A Female IM Resident's Experience Presenting at ACC.23/WCC
I thought I'd be less nervous.
I was excited to come to New Orleans; after all, this was my second time going to ACC's Annual Scientific Session. I understood the basics of the different pathways, lectures and, importantly knew where to get coffee. There were some familiar faces and friends I had stayed in contact with from the previous year and others I had yet to meet. Yet there was one big change this year: I was presenting.
Even though I had prepared for months and studied my information extensively, I still couldn't shake the feeling I wasn't someone people wanted to hear from. As a second-year female internal medicine resident from a small community program, I wondered what I could contribute to the poster sessions. I felt the familiar apprehension associated with presenting but could also feel something far darker underlying it: imposter syndrome. I had never presented a poster before, and certainly not at a national conference. Even with my preparation, did I really deserve to be there? I looked around and could only see people with far more experience and qualifications than my own. I wondered how I even made it there in the first place.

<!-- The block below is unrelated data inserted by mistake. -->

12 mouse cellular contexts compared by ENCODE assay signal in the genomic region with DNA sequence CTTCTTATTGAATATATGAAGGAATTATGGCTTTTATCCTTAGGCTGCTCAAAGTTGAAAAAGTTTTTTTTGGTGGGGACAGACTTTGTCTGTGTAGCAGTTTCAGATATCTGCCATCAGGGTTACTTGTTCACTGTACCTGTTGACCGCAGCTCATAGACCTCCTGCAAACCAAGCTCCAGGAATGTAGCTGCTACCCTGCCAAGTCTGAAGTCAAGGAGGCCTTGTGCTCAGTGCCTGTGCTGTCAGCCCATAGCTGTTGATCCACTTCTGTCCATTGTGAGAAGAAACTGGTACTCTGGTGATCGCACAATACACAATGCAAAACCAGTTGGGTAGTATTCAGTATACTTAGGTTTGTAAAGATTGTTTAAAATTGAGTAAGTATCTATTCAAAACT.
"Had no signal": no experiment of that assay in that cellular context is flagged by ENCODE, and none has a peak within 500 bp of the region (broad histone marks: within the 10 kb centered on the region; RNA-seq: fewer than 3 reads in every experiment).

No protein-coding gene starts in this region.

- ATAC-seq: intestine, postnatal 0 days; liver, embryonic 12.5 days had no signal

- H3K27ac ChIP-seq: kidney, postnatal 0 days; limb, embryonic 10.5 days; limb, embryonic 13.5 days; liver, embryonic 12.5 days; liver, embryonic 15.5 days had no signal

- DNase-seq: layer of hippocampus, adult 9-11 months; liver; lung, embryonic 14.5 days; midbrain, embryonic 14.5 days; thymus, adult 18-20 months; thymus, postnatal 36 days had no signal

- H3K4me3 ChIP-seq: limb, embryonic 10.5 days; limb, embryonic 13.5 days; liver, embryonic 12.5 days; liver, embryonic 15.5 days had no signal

When my first poster time started, I thought for sure I'd be found out.
But that could not have been further from the truth! The people who approached me ranged from medical students to full professors, statisticians to nurse practitioners, and private clinicians to academic faculty. They had come from every corner of the globe to learn about cardiology in whatever facet they could. Each person had the same response: great work, keep going, and we are proud of you.
I finished my poster presentations feeling acknowledged and appreciated. People who had no knowledge of who I was or where I was from lifted me and inspired me. They shared personal stories and ideas for subsequent research while guiding me to become a better internal medicine resident and future cardiologist.
I attended the rest of the sessions with a different outlook, focusing on collaboration rather than competition. Words of wisdom from ACC's Women in Cardiology lounge sessions began to melt away my feeling of imposter syndrome. Cardiologists I admired and respected told me I belonged there, that we all belonged there, and that was more than enough for me.
In the end, ACC.23/WCC showed me that regardless of what part of your journey you find yourself in, regardless of what language you speak or where you are from, we are all pushing forward in the pursuit to become better clinicians and, ultimately better people. We go furthest by going together.
In the end, it wasn't about coming to New Orleans at all. It was about coming home.
This article was authored by Cali Clark, DO, MBA, an internal medicine resident at Freeman Health System in Joplin, MO.
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